Christina: What did you edit out of Brushed Off, and was it difficult to do? Was it your idea to edit out that portion of the story or someone else’s?
M. Lee: Brushed Off was professionally edited twice and there were no structural changes made either time. One of the editors stated surprise that the identity of the killer was suggested earlier than “normal” but didn’t feel it needed to be changed. I tend to edit myself as I progress … in other words, when I finish a section or chapter I read it aloud and edit out (or re-arrange) anything that sounds wrong. In that process, I did remove a couple sections where I spent too much time talking about art. My publisher ran the final manuscript through a computer editing program, which revealed I’d used the word ‘that’ in places where it wasn’t necessary … I deleted most of them.
Christina: What role does color play in your artistic process? What role does it play in your writing process? Is color something you bring into your written stories organically, or does it come out in revision?
M. Lee: It is definitely organic. I am very visually orientated and gain a great deal of pleasure in looking at my world every day. This is a particular trait I instilled in the main character (James) especially in the first part of Brushed Off. I wanted to have the reader recognize how an artist sees the world.
Christina: In 1968, you “began making paintings and drawings about our relationship to (and reliance on) trees.” What did you hope to accomplish with those paintings? Does this relationship come out in your writing? If not, do you think it will in future works?
M. Lee: Wow! You did some serious research. Yes, I am a tree hugger and have been so since I could walk. As a child I was always climbing trees. When I was seven, I fell out of a very tall one, breaking my arm and terrifying my mother. In 1961, U.S. Forces began spraying the herbicide Agent Orange over the rural landscape of Vietnam to defoliate trees. I was deeply distraught, and it came out in my artwork and still does. Over the years I’ve completed a great many paintings and drawings expressing my feelings and always welcome any opportunity to exhibit them. As to whether my feelings about them comes out in my writing, only in subtle ways. However, I’m currently about 75 percent through writing the sequel to Brushed Off, and I did include more direct references to trees.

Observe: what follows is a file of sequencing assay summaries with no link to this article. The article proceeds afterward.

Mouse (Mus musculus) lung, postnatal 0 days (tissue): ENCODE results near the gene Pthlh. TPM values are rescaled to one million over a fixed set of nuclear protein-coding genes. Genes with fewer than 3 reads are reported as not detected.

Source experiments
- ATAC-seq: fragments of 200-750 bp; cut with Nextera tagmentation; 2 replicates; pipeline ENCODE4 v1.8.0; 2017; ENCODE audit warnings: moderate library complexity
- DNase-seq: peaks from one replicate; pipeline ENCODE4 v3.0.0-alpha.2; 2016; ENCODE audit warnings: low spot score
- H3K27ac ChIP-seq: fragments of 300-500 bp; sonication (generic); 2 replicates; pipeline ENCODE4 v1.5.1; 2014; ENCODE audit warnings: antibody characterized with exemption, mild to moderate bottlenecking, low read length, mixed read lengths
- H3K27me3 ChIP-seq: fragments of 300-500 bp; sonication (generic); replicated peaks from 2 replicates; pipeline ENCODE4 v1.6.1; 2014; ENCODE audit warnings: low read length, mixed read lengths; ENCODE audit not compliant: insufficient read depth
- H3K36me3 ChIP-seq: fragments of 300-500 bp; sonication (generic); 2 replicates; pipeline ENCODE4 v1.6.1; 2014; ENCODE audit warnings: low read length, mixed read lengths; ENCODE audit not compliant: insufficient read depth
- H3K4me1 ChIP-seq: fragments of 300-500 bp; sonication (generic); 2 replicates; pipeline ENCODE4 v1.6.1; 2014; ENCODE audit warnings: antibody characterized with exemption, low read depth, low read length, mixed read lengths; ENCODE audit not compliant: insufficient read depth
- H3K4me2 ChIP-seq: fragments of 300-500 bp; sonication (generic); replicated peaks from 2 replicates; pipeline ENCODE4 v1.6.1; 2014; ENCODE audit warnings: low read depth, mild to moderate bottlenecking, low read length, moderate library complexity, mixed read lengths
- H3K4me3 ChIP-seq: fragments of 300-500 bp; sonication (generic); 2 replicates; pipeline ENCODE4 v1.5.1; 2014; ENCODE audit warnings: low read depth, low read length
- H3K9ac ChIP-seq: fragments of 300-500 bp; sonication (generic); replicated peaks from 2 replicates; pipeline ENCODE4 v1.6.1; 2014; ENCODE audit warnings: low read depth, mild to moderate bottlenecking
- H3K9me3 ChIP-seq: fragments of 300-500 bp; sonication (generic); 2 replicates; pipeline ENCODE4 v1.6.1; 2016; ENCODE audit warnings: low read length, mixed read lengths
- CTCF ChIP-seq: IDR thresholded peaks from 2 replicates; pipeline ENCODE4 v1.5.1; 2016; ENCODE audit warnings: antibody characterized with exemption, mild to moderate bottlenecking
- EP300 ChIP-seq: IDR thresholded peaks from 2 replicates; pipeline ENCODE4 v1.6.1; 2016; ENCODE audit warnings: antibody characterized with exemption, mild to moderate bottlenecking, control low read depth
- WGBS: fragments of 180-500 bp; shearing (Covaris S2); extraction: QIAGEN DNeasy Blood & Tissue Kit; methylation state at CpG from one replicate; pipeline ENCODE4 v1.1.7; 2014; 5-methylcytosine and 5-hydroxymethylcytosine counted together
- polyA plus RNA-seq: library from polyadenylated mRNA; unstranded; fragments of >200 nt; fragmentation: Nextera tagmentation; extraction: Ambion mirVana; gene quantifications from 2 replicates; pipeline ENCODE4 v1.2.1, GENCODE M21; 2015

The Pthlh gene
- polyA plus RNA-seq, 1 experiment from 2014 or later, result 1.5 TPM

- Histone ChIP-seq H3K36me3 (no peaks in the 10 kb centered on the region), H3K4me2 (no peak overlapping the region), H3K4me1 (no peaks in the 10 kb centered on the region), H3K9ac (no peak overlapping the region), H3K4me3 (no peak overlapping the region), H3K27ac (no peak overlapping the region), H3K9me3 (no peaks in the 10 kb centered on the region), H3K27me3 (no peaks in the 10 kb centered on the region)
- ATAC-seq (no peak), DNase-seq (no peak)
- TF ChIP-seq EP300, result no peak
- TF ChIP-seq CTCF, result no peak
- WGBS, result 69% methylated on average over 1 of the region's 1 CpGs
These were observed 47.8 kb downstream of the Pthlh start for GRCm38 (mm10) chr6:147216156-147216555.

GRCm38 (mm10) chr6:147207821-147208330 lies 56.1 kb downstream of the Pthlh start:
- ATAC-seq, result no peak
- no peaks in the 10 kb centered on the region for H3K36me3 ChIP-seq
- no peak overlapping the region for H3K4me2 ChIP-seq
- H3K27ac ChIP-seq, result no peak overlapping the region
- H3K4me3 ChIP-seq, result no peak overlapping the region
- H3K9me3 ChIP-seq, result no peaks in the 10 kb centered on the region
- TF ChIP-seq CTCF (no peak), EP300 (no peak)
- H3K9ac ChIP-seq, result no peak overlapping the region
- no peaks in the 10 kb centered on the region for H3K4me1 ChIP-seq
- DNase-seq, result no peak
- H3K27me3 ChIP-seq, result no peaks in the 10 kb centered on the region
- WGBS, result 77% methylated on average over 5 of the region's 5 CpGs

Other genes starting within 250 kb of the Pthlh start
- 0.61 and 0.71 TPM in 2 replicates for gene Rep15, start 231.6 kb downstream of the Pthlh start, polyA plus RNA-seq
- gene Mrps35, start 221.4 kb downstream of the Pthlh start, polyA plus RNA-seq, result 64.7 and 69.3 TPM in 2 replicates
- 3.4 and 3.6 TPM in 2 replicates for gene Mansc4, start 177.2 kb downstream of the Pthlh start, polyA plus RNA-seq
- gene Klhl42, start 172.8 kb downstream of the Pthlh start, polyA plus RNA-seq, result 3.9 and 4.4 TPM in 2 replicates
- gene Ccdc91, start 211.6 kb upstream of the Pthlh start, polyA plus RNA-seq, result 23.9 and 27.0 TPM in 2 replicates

Christina: It’s always fun to hear a little bit about a debut author’s journey to publication. Would you share yours?
M. Lee: The first draft of Brushed Off was written in the late 1980s, but I wasn’t happy with it and set it aside until 2017. In that year, my wife and I started construction of a new house and put our current one up for sale … it sold much quicker than we anticipated, so we moved into a small trailer while the new house was being built. Needless to say I didn’t have a studio, so I directed my creative urges toward the book again and completed it within a few weeks. I then set about sending out query letters to literary agents (because that’s what all the online advisors said I had to do). I received several very positive and encouraging responses, but no representation offers. So as I have never had the need for an art agent I thought I would approach some independent publishers on my own. I did and quickly received two contract offers. Most writers I’ve spoken with will tell you that a debut author has very little chance of landing a top agent and even less chance of getting a contract from one of the big five publishers, so I’m very happy I didn’t waste much time pursuing that elusive goal.
Thanks to M. Lee for agreeing to this interview! If you know of an author who’d like to be featured in an interview (or you are an author who would like to be featured), feel free to leave a comment or email me via my contact page.